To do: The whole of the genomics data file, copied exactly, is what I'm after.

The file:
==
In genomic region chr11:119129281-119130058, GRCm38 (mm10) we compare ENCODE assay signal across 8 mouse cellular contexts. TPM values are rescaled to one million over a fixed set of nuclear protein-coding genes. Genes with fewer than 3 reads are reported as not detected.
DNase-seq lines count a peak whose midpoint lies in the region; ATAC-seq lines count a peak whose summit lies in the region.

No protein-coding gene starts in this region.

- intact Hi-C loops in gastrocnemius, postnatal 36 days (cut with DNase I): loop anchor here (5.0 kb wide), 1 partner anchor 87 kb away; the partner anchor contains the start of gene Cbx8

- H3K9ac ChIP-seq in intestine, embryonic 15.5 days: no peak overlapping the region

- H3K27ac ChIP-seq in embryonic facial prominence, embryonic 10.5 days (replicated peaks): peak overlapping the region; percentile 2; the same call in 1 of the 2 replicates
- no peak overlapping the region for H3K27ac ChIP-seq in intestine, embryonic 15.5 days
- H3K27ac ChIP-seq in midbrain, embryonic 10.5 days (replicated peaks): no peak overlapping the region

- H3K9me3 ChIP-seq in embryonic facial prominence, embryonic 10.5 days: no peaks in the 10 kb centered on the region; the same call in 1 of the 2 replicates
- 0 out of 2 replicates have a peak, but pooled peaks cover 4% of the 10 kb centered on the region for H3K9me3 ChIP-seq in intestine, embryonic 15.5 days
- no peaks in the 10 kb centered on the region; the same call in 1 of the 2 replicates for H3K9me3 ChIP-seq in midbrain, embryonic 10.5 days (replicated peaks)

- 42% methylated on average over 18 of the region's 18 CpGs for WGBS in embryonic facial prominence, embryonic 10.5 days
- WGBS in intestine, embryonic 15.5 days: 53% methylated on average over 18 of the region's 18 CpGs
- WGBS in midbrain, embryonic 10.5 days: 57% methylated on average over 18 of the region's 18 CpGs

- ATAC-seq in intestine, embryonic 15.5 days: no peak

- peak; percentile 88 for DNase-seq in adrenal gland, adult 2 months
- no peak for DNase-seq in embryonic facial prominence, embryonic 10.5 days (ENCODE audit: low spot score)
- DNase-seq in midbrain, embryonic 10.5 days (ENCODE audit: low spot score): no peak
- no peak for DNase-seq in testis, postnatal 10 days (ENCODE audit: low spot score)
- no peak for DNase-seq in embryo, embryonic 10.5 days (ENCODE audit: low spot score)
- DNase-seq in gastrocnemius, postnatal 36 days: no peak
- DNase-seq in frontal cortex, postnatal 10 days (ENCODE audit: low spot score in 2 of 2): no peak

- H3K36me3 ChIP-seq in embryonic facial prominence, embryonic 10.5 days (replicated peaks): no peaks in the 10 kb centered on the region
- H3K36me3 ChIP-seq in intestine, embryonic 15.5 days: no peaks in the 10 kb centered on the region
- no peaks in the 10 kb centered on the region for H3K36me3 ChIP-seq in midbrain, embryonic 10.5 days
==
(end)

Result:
In genomic region chr11:119129281-119130058, GRCm38 (mm10) we compare ENCODE assay signal across 8 mouse cellular contexts. TPM values are rescaled to one million over a fixed set of nuclear protein-coding genes. Genes with fewer than 3 reads are reported as not detected.
DNase-seq lines count a peak whose midpoint lies in the region; ATAC-seq lines count a peak whose summit lies in the region.

No protein-coding gene starts in this region.

- intact Hi-C loops in gastrocnemius, postnatal 36 days (cut with DNase I): loop anchor here (5.0 kb wide), 1 partner anchor 87 kb away; the partner anchor contains the start of gene Cbx8

- H3K9ac ChIP-seq in intestine, embryonic 15.5 days: no peak overlapping the region

- H3K27ac ChIP-seq in embryonic facial prominence, embryonic 10.5 days (replicated peaks): peak overlapping the region; percentile 2; the same call in 1 of the 2 replicates
- no peak overlapping the region for H3K27ac ChIP-seq in intestine, embryonic 15.5 days
- H3K27ac ChIP-seq in midbrain, embryonic 10.5 days (replicated peaks): no peak overlapping the region

- H3K9me3 ChIP-seq in embryonic facial prominence, embryonic 10.5 days: no peaks in the 10 kb centered on the region; the same call in 1 of the 2 replicates
- 0 out of 2 replicates have a peak, but pooled peaks cover 4% of the 10 kb centered on the region for H3K9me3 ChIP-seq in intestine, embryonic 15.5 days
- no peaks in the 10 kb centered on the region; the same call in 1 of the 2 replicates for H3K9me3 ChIP-seq in midbrain, embryonic 10.5 days (replicated peaks)

- 42% methylated on average over 18 of the region's 18 CpGs for WGBS in embryonic facial prominence, embryonic 10.5 days
- WGBS in intestine, embryonic 15.5 days: 53% methylated on average over 18 of the region's 18 CpGs
- WGBS in midbrain, embryonic 10.5 days: 57% methylated on average over 18 of the region's 18 CpGs

- ATAC-seq in intestine, embryonic 15.5 days: no peak

- peak; percentile 88 for DNase-seq in adrenal gland, adult 2 months
- no peak for DNase-seq in embryonic facial prominence, embryonic 10.5 days (ENCODE audit: low spot score)
- DNase-seq in midbrain, embryonic 10.5 days (ENCODE audit: low spot score): no peak
- no peak for DNase-seq in testis, postnatal 10 days (ENCODE audit: low spot score)
- no peak for DNase-seq in embryo, embryonic 10.5 days (ENCODE audit: low spot score)
- DNase-seq in gastrocnemius, postnatal 36 days: no peak
- DNase-seq in frontal cortex, postnatal 10 days (ENCODE audit: low spot score in 2 of 2): no peak

- H3K36me3 ChIP-seq in embryonic facial prominence, embryonic 10.5 days (replicated peaks): no peaks in the 10 kb centered on the region
- H3K36me3 ChIP-seq in intestine, embryonic 15.5 days: no peaks in the 10 kb centered on the region
- no peaks in the 10 kb centered on the region for H3K36me3 ChIP-seq in midbrain, embryonic 10.5 days